[2] Gertler, R., Brown, H. C., Mitchell, H., Silvius, E., “Dexmedetomidine: A Novel Sedative-Analgesic Agent,” Baylor University Medical Center Proceedings, vol. 14, no. 1, p. 13-21, 2001. [Online]. Available: [Accessed Aug 9, 2020]. 


[3] Sassi, M. et al, Safety in the Use of Dexmedetomidine (Precedex) for Deep Brain Stimulation Surgery: Our Experience in 23 Randomized Patients,” Neuromodulation: Technology at the Neural Interface, vol. 16, no. 5, p. 401-407, Jan 2013. [Online]. Available: [Accessed Aug 9, 2020]. 


[4] Sadhasivam, S., Boat, A., Mahmoud, M.., “Comparison of patient-controlled analgesia with and without dexmedetomidine following spine surgery in children,” Journal of Clinical Anesthesia, vol. 21, no. 7, p. 493-501, Dec. 2009. [Online]. Available: [Accessed Aug 9, 2020]. 


[5] Wallace, S., Mecklenburg, B., Hanling, S., “Profound Reduction in Sedation and Analgesic Requirements Using Extended Dexmedetomidine Infusions in a Patient With an Open Abdomen,” Military Medicine, vol. 174, no. 11, p. 1228-1230, Nov. 2009. [Online]. Available: [Accessed Aug 9, 2020]. 


[6] Roberts, S, Wozencraft, C., Coyne, P., Smith, T.., “Dexmedetomidine as an Adjuvant Analgesic for Intractable Cancer Pain,” Journal of Palliative Medicine, vol. 14, no. 3, p. 371-373, Mar. 2011. [Online]. Available: [Accessed Aug 9, 2020].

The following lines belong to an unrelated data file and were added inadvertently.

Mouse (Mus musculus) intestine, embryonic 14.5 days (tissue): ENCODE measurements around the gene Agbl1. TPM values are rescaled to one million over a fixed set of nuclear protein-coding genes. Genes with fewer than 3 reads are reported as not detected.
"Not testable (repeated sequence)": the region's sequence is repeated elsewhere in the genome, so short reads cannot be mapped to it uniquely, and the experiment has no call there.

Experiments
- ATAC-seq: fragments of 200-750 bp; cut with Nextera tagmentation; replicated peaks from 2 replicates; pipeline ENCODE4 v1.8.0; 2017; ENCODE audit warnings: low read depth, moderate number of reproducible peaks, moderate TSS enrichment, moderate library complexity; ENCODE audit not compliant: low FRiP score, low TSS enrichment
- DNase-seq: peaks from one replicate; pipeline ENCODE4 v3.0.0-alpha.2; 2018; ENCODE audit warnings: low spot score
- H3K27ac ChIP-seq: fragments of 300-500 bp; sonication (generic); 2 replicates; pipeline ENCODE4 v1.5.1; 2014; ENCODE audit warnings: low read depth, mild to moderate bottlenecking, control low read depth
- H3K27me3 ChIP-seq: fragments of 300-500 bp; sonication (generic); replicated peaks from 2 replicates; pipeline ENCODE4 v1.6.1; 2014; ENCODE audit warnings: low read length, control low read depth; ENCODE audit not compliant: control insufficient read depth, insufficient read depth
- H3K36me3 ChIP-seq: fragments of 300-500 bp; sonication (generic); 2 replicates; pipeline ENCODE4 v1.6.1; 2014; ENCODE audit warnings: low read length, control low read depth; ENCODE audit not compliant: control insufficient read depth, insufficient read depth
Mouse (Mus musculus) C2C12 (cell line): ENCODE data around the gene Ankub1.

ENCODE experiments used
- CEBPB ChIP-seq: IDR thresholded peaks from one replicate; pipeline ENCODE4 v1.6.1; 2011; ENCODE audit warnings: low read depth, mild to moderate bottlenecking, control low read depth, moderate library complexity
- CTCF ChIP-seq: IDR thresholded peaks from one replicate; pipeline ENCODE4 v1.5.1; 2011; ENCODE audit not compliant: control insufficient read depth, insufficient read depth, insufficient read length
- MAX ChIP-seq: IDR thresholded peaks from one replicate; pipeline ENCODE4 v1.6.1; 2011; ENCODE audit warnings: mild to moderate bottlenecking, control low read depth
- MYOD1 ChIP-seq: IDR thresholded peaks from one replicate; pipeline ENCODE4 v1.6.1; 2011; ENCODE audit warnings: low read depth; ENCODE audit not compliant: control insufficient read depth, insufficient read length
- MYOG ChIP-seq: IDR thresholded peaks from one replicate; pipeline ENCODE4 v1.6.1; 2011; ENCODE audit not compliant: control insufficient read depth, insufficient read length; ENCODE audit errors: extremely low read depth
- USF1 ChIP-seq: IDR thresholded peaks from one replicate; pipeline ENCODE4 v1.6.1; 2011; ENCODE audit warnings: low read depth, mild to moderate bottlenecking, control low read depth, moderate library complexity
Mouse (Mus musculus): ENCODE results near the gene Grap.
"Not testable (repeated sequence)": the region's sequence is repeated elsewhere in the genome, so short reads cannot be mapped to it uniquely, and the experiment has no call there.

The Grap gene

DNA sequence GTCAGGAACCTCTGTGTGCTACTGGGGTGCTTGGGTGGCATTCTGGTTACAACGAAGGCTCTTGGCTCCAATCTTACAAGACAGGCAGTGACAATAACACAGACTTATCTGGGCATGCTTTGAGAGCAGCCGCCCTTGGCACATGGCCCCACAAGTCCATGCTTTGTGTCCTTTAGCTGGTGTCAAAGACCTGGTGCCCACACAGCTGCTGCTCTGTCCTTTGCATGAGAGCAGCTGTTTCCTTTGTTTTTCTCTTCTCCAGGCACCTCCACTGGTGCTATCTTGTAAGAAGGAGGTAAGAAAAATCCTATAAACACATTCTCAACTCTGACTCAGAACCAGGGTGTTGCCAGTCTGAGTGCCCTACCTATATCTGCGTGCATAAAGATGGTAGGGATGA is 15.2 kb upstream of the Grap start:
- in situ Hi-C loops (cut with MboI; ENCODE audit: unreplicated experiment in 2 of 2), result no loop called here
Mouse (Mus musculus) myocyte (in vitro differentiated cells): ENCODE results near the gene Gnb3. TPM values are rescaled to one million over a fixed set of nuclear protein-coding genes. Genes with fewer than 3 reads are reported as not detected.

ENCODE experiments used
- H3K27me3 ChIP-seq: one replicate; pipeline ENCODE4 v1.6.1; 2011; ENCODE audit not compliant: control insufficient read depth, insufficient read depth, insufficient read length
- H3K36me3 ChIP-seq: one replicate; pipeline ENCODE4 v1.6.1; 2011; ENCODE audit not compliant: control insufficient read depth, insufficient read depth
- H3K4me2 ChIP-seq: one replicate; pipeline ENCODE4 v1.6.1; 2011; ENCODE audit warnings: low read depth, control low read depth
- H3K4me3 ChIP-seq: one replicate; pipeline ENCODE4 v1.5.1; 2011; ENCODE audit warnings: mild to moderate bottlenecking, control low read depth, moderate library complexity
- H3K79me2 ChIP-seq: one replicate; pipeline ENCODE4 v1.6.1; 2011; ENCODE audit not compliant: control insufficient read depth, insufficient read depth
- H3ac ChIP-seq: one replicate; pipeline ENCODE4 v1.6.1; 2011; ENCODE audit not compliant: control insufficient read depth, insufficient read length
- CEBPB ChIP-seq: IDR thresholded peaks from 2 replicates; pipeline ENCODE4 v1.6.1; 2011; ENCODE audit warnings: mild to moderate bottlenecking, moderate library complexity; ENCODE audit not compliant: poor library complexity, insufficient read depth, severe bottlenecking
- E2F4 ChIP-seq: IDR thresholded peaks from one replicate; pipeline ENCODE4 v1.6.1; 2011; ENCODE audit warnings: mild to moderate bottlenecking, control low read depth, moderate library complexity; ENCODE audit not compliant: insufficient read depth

[7] Pan, Hao, Chengxiao Liu, Xiaochun Ma, Yanbing Xu, Mengyuan Zhang, and Yan Wang, “Perioperative Dexmedetomidine Reduces Delirium in Elderly Patients after Non-Cardiac Surgery: A Systematic Review and Meta-Analysis of Randomized-Controlled Trials,” Canadian Journal of Anesthesia/Journal Canadien d’anesthésie, vol. 66, no.12, p. 1489, Dec. 2019. [Online]. Available: [Accessed Aug 9, 2020]. 


[8] Pan, W., Liu, G., Li, T., Sun, Q., Jiang, M., Liu, G., et al., “Dexmedetomidine combined with ropivacaine in ultrasound-guided tranversus abdominis plane block improves postoperative analgesia and recovery following laparoscopic colectomy,” Experimental and therapeutic medicine, vol. 19, no. 4, p. 2535-2542, Apr. 2020. [Online]. Available: [Accessed Aug 9, 2020]. 


[9] Yongsheng Qiu et al., “Effects of Dexmedetomidine on the Expression of Inflammatory Factors in Children with Congenital Heart Disease Undergoing Intraoperative Cardiopulmonary Bypass: A Randomized Controlled Trial,” Pediatric Investigation, vol. 4, no. 1, p. 23-28, Mar. 2003. [Online]. Available: [Accessed Aug 9, 2020]. 


[10] Cho, E., Cha, Y., Shim, J. et al., “Comparison of single minimum dose administration of dexmedetomidine and midazolam for prevention of emergence delirium in children: a randomized controlled trial,” Journal of Anesthesia, vol. 34, p. 59-65, 2020. [Online]. Available: Springer Link, [Accessed Aug 9, 2020].